fiction

Fiction break

Something already written but that I’m dusting off…

She had always liked getting the mail. As a kid, on the long lazy days of summer she spent catching frogs in the pond across the road and wandering in the woods behind the house, she would arrive back home in the early afternoon when she knew the mail carrier would be coming. She would squint her eyes at the end of the driveway, trying to see if the little flag on the mailbox had been flipped down, the surest sign that there would be mail waiting. On days there was no outgoing mail and no telltale flag, she would take her book to the front porch to stand guard, reading a few lines before casting her eyes to the road, jumping at every rumble of a car that passed by. Living outside of town, they weren’t visited by a big white truck with an eagle logo. Instead, their mail carrier drove an old silver Camry with a stick-on amber warning light on the roof. The curve of the road and the arc of the trees meant she usually didn’t see the car until after it had made its delivery; it moved slowly enough that sometimes she missed it altogether if she was lost enough in her book. If she realized she had read a few pages without looking up, she would jump up with a start, and wander down the driveway to check, just in case she had missed it. She would inspect the lilacs along the way, and feign interest in an ant colony, so that it wouldn’t be readily apparent (to whom, she now wondered) that she was checking the mailbox for the third time in ten minutes. When she did spot the car, she would throw her book down and run halfway down the driveway, only to stop out of shyness and a bit of shame (the carrier had once called attention to her love of getting the mail, which started her flower-and-ant-inspecting routine and reluctance to ever speak to the carrier ever again). As soon as the car rumbled away, she wrenched the rusty mailbox door open to reveal its contents. She would organize the disarray of envelopes into size order and separate those addressed to just her mom (PTA mailers and Good Housekeeping), just her dad (bills and Newsweek), and the two of them together (handwritten cards). She usually got to keep anything that was addressed to “Resident,” and she would spend the afternoon clipping coupons and reading local news mailers.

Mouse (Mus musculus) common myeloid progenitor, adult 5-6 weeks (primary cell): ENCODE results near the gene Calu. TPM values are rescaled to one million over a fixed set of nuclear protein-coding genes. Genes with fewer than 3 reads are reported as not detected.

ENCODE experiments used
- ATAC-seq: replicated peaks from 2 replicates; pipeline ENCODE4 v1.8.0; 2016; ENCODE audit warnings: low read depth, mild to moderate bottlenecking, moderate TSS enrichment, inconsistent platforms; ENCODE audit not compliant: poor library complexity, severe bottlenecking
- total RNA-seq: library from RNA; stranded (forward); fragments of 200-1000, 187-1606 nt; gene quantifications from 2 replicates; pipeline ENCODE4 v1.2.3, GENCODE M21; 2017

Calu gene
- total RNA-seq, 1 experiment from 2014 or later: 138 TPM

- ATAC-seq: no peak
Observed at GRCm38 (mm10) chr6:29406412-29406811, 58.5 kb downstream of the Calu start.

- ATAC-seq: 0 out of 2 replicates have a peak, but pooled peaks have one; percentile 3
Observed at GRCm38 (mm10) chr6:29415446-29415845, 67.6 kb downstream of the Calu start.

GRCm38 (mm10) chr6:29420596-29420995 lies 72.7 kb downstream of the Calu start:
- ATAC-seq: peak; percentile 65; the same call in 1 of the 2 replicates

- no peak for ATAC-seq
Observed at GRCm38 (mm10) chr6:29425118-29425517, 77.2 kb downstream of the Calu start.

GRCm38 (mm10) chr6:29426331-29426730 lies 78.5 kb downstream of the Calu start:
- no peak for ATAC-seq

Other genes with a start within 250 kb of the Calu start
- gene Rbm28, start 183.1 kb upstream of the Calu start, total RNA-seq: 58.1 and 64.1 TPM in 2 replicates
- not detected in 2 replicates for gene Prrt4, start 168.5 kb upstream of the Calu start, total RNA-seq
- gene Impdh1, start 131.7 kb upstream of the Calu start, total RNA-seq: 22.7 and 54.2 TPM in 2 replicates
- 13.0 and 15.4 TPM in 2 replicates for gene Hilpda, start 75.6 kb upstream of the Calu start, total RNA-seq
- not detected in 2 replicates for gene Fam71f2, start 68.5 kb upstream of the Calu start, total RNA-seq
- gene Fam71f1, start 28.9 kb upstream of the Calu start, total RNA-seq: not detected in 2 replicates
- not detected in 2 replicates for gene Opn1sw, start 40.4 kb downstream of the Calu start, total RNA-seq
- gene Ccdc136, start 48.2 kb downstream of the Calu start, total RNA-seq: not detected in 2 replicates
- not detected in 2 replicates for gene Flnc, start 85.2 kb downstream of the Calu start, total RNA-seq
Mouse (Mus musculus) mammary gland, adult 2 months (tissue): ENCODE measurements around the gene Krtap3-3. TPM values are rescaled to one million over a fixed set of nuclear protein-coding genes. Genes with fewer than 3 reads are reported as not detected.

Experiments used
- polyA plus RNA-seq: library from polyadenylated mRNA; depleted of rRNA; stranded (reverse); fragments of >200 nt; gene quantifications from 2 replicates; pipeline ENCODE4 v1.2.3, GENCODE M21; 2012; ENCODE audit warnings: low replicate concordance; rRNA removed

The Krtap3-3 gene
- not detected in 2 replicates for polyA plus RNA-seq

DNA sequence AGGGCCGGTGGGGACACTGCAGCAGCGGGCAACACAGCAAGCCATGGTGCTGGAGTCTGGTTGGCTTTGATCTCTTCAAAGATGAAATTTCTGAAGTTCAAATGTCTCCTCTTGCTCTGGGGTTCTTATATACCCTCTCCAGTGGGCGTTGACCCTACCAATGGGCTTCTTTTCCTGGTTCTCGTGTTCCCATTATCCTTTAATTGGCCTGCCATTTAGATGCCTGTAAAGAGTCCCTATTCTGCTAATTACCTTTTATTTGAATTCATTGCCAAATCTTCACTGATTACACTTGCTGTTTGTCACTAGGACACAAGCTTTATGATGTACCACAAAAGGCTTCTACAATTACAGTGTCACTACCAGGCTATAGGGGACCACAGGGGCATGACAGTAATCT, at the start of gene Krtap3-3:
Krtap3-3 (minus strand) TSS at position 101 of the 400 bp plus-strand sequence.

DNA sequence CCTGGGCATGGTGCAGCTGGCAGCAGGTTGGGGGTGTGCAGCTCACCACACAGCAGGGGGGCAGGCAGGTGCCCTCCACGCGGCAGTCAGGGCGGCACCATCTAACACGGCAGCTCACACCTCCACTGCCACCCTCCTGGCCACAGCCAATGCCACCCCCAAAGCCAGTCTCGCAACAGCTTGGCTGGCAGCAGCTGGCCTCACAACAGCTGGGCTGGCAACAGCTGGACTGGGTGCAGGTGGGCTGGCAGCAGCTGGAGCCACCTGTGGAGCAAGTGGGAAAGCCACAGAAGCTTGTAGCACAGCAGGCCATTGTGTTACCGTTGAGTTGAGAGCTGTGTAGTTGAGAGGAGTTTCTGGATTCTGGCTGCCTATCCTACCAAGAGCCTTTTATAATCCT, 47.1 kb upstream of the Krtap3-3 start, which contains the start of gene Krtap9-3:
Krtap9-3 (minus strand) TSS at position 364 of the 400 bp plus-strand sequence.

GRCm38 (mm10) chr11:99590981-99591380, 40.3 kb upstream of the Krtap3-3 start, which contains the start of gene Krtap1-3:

Thirty years later, as she unlocked the small box in the foyer of her apartment building, she remembered her sprints to the end of the driveway to meet the mail. An eight-year-old doesn’t get any mail, so it obviously wasn’t about the contents—she supposed good training for adulthood, as she sifted through the credit card offers and election-season pamphlets. But then, her foot paused on the first step of the faux marble staircase. An envelope that looked like all the others—formal typed address, a stamped insignia in the upper left corner, bulk-grade paper—caused her heart to catch in her throat.

It was the insignia. A small eagle with an American flag, the kind of eager patriotism that adorns rural businesses and bumper stickers, as if going overboard will ensure no one questions their loyalties. As if anyone from the outside world ever ventures to those kinds of places in order to question them.

Almost ever.

With trembling hands, she tried to slide her finger under the flap, as she’d done a million times before. She gasped and swore as the paper sliced her index finger, which instinctively flew to her mouth for comfort. A bit more carefully, she attempted again, freeing the single thin sheet of paper from within.

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